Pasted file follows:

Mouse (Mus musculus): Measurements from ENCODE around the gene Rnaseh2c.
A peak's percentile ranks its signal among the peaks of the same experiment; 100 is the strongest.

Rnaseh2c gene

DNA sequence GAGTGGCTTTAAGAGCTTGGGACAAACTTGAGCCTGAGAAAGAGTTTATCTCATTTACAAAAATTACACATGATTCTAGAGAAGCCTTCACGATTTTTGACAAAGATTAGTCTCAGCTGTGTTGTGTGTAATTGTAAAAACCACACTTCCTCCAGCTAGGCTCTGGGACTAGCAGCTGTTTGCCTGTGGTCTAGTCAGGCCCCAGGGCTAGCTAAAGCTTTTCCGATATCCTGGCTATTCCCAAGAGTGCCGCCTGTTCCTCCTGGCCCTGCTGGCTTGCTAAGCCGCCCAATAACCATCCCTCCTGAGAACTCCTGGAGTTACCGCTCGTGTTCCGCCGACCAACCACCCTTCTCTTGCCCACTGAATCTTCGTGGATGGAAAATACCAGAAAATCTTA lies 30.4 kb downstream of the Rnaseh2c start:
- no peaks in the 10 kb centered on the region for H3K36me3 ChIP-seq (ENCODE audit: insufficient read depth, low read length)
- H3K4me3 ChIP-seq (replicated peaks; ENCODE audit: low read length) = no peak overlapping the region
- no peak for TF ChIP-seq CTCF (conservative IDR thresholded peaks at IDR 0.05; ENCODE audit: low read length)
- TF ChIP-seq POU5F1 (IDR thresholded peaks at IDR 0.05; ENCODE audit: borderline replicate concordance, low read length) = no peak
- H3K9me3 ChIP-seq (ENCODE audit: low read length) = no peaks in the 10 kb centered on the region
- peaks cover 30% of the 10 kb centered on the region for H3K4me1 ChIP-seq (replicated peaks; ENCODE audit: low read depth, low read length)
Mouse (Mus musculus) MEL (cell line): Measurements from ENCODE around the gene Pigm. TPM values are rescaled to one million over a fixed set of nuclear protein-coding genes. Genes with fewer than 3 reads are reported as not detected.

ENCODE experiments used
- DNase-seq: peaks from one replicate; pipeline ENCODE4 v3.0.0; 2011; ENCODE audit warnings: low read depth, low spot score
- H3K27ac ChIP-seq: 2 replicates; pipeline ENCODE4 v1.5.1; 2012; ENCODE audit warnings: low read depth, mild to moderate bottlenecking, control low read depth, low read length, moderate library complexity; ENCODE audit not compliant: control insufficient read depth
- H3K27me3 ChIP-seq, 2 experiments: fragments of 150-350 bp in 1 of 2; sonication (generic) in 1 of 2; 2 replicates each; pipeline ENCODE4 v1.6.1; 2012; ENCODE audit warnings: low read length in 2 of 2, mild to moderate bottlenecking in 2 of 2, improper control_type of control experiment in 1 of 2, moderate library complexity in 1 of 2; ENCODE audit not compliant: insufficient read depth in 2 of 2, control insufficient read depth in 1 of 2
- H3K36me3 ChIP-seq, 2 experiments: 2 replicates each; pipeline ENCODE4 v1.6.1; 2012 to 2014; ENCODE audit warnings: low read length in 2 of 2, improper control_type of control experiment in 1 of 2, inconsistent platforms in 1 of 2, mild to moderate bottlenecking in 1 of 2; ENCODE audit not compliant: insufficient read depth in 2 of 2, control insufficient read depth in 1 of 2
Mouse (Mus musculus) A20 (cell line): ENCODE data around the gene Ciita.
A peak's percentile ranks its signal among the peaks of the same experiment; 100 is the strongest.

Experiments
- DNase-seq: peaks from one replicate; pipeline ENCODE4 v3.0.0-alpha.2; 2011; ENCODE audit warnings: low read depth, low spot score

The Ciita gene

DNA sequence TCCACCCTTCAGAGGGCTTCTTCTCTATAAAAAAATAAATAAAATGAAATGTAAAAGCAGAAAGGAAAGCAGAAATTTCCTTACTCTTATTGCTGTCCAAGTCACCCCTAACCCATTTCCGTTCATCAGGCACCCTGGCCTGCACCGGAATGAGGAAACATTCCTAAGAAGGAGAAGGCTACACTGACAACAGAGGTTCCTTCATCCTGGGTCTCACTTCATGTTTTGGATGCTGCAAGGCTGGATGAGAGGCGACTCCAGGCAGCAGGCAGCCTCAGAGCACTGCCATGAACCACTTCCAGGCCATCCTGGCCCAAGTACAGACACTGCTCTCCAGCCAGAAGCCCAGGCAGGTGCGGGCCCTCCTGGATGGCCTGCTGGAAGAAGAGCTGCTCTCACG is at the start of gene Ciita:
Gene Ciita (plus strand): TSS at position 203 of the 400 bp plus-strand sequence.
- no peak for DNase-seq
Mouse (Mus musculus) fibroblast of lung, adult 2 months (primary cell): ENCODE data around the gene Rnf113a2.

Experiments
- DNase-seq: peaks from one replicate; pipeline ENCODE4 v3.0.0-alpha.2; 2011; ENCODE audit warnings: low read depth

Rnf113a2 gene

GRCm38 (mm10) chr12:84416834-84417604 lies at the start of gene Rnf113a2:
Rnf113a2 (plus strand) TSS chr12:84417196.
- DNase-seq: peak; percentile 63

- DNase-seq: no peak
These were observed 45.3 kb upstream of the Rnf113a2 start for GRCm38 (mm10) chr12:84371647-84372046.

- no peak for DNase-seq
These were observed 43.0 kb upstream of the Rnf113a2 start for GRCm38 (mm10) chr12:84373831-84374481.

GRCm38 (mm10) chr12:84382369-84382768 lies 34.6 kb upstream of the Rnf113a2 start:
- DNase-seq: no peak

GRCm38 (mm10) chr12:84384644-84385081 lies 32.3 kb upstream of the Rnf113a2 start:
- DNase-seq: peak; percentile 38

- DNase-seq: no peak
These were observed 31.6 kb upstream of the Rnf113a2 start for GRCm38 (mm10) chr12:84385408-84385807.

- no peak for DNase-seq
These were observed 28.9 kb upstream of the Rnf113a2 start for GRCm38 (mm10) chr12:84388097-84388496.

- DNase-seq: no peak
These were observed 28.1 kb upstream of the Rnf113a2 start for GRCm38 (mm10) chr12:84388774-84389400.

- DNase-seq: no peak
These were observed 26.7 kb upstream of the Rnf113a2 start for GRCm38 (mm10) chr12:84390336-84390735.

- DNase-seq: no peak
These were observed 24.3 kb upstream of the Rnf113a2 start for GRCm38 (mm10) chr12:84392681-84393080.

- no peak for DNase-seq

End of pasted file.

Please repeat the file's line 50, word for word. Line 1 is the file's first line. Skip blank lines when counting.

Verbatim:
- no peak for DNase-seq